Although we're talking about my personal experience, in fact, it is not an autobiographical book. I disapprove of overt autobiography – unless it is an autobiography. I'm so bored with the endless personal commentary. Do some research for fuck's sake.

One of the things that is the basis, the spine of the book, is the pop press of the period. I'm a magazine freak. So I went back to Record Mirror and New Musical Express from the period. In fact, people don't go there. 

If you read a lot of histories, and you see a lot of those TV programmes, it relies on second-hand information. Or, as I said, personal experience. A lot of it is very dull.

I wanted to talk about what was going on in the world at that time. If it wasn't directly reflected in the music, it was obliquely reflected. What I got from those records that I write about, there's a kind of freedom. And I wanted to look seriously at what that freedom was.

There were all these liberations going on at that time: civil rights, feminism, the start of a very hidden gay movement. So, it made sense for me to do that. It's a different way of looking at it, as opposed to other cultural historians who seek to present it as nostalgia or part of a continuum. It was actually a period of extraordinary change. I wanted to emphasise that.

You mentioned earlier about throwing up while researching about teenagers during the First and Second World Wars.

Don't forget adolescents got sent off to war and killed. Two million adolescents were killed during the First World War.

During 1966 there were also a lot of paranoias and worries.

The pop culture of the 1960s was basically rocket-powered. It was so intense and fast moving. I thought, why did that happen? It's not just a question of money or the music industry; there's something else.

You have several very powerful dissolving agents in British and American culture at that time. Every period has its big fear. I presume the big fear now is climate change and/or terrorism and/or surveillance. That's what your generation is worried about. 

The late teens and early 20s is a powerful time; you're coming in the adult world and, with any brains, you can see what's wrong with it

When I was growing up, the big fear was that you were going to get atomised by a nuclear bomb. That was the big fear. That's why I begin the book with that chapter because if you think you're going to be blown up tomorrow, which was a very real fear for a lot of people, then you might as well live today and hang the consequences. 

That kind of enforced existentialism actually was part of the rocket fuel of the 1960s. Another part obviously was drugs; another was the Vietnam War; another was also the lead set by the Civil Rights Movement.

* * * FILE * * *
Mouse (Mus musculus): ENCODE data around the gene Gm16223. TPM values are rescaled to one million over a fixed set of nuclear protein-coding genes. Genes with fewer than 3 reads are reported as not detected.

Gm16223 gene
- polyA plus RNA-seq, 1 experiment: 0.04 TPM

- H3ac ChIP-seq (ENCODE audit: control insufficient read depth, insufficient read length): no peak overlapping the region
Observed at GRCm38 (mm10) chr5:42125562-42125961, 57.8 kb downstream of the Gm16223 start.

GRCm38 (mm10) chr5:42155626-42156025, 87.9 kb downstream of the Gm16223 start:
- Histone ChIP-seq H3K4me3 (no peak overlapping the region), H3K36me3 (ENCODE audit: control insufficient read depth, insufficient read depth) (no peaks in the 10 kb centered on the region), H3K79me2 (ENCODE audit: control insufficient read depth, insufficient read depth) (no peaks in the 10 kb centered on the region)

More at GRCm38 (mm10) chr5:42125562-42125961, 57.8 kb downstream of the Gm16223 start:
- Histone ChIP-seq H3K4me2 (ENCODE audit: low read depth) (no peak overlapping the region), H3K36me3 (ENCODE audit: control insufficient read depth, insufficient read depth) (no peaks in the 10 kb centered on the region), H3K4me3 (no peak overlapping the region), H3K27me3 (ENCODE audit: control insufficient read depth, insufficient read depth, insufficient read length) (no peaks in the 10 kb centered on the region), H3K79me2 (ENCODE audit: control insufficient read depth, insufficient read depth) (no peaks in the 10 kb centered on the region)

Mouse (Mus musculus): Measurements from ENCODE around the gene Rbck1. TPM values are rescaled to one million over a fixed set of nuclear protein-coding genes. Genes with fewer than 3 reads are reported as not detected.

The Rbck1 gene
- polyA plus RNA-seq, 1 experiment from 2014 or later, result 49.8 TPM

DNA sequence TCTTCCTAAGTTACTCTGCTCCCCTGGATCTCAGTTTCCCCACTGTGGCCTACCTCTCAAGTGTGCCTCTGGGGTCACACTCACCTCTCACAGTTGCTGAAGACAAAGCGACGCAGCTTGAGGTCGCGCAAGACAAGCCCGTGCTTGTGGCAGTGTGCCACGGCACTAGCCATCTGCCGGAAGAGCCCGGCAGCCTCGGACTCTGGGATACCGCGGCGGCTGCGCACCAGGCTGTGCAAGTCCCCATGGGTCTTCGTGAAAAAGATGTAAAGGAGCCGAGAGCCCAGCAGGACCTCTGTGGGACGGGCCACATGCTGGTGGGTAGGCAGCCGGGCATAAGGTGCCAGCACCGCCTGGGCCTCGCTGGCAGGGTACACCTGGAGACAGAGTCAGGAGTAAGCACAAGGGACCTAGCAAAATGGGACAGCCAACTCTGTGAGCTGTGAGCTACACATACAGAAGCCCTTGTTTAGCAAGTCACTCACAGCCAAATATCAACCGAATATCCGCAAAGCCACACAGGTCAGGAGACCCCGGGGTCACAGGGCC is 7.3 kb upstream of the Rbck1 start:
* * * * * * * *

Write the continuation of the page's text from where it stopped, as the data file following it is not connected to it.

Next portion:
I find that my ability to engage with culture is affected by news of conflicts and disasters around the world. It's hard to not question whether you are living in a cultural bubble sometimes.

Of course you are. But we are all kind of in bubbles. Each generation has its own task. Your task is very different to my generation's. The task of my generation was to deal with Second World War damage, that's what we were all about really. 

We were living in the wake of the Second World War. Our parents were trying to construct this ideal world. I lived out in the suburbs where nothing happened. And that was fine. That's what my parents wanted. But it wasn't what I wanted.

What's different now is that my parents didn't understand pop culture at all. Obviously now you have a generation in which your parents were probably involved in pop culture.

There's also a lot of information now.

Almost too much I think.

Culturally, it seems hard to pin down what is going on. People are incapacitated by the weight of this information.

I think that's a huge problem. I don't know what the answer is. In a way, that's your generation's struggle. I think all of what we were talking about came out of a period of scarcity. That is entirely different now. There's so much information. In some ways that's great. In other ways, that isn't.

Do you see any similarities between the youth now and in 1966?

As I said, I always think that the late teens and early 20s is a powerful time; you're coming into the adult world and, with any brains, you can see what's wrong with it. If you've got any spirit, you'll try to do something about it in a small way or a big way. That's a powerful moment.

Things really are so different now, but the spirit is the same. I'm always very, very hopeful and confident about youth. Particularly that age range, coming up with solutions to the problems that they perceive. Which is what people were doing in 1966.

What happened in 1966 was that you had a mass youth culture that was becoming very progressive and experimental and adults didn't know what was going on. It was happening in plain sight, these extraordinary records were selling millions of copies.

The spirit of things and what is relevant today is that perennial spirit of youth and the actual treatment of pop music as being implicated in its time and place.

To me, that's very important and it's something I've always sought to do it because it doesn't exist in a vacuum. There's a whole invested interest in this country of people denigrating pop music and not taking it seriously, but it's another form of communication. It's not like news, it reflects much of what people are thinking and feeling.

The great thing about pop music is that it affects all the senses. Music is a fantastic form of communication.